When an employer reads your CV, the fundamental fact they want to understand is whether or not you can do the job. If your CV does not include the skills and knowledge that your target employers are looking for, you won't be shortlisted – no matter how well written and structured your CV is.
Recruiters and hiring managers take a maximum of 15 seconds to determine your CV's suitability so it must create an immediate impression. Remember CVs are a direct document-representation of you – who you are? what you do? how well you are equipped to manage your job responsibilities? your passions and interests, your achievements, and most importantly, why you are the most suitable candidate for the job?
Below are the top 8 tips to make your CV attract attention
Your CV Structure – What must your CV contain
Keep your CV to a maximum of 2 pages. Design a clear layout on paper prior to implementing on paper or go through different CV structures. Below are some structures that you can use. Ensure clear readability, line spacing, details highlighting Work Experience, Education, Skills (technical and non-technical skills), Achievements, Training attended, Any publications, Personal Details, and A Bio. You may want to consider the use of infographics as well.
You can also review sample CV formats.
Your CV Format
Fashionable CVs don’t work. It must be professional and simple.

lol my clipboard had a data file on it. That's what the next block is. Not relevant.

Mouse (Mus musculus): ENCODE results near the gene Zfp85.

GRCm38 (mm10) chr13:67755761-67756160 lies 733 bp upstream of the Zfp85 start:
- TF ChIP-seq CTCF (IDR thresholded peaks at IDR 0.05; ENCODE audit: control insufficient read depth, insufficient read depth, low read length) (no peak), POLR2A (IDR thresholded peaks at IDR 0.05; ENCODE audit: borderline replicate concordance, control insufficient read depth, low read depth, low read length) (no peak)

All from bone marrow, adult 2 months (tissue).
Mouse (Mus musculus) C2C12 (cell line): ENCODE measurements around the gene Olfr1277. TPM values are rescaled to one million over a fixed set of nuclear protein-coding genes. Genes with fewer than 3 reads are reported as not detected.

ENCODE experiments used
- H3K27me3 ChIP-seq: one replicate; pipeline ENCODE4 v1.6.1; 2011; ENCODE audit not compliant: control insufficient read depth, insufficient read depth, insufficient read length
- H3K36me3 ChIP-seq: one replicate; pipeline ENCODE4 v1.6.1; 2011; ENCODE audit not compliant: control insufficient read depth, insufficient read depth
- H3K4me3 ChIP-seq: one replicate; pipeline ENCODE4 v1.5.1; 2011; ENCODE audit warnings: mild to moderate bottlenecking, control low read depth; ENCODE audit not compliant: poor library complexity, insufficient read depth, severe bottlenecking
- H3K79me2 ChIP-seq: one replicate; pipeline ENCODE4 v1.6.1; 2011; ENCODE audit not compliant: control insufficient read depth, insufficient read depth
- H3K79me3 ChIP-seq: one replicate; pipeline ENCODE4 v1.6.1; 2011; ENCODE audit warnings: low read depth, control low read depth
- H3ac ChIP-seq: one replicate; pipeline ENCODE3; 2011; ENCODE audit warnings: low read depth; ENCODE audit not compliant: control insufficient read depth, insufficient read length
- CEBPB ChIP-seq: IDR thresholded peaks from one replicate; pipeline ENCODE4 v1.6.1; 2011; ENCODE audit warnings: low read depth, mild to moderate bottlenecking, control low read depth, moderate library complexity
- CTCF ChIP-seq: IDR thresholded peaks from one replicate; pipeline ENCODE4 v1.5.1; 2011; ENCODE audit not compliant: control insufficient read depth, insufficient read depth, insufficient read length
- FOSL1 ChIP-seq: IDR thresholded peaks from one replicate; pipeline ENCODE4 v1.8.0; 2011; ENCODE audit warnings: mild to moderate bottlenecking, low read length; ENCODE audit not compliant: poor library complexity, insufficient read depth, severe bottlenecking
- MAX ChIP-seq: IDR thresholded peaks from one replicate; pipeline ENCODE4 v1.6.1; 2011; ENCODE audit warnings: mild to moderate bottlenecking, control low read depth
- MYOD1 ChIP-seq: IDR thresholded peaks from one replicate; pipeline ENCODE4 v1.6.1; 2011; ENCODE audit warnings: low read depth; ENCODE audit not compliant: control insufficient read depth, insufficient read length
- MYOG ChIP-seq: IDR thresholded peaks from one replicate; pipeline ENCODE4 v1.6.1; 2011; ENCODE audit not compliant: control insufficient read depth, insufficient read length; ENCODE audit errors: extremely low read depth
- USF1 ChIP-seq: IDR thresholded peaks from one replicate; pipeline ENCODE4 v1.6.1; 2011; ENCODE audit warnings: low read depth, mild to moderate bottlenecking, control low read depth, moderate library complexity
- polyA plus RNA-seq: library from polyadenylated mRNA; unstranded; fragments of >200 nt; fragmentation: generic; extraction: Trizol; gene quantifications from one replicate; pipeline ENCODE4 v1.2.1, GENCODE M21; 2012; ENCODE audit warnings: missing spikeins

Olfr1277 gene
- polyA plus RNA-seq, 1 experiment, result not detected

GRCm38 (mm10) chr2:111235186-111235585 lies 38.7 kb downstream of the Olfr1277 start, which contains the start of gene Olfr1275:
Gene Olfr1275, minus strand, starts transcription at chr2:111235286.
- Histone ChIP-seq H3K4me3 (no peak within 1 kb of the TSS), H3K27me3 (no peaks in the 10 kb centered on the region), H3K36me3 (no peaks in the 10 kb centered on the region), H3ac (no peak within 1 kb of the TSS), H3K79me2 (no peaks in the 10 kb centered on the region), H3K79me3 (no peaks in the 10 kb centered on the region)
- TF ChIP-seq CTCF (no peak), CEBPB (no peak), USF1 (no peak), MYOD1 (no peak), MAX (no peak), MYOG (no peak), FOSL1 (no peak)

You may want to read more about our recommendation on CV Design.
CV Font – Keep a simple font – Arial, Helvetica, Tahoma, Time Roman are some examples – Avoid “handwriting” fonts. A font size of 10,11,12 is most suitable, a font size of 11 and 12 being best. Keep the standard font size for all text. Titles and headings can be a font size higher.
Bullet Points - It is good to be brief and incorporate bullet points or numbering in your job responsibilities. One bullet point per line is perfect (two lines max). Keep 8 to 10 points per responsibility. Highlight keywords specific to your role. Words like "balance sheet" or "financial analysis" for accounting roles and "targets", or "sales figures" for sales roles, etc. – Avoid bunching your responsibilities into a paragraph – it makes it look “too much text”.
Spell Checks - Incorrect spellings create a poor impression, hence a CV spell check is mandatory. You do not want to give the impression that you cannot spell or have not taken the time and effort to check your work.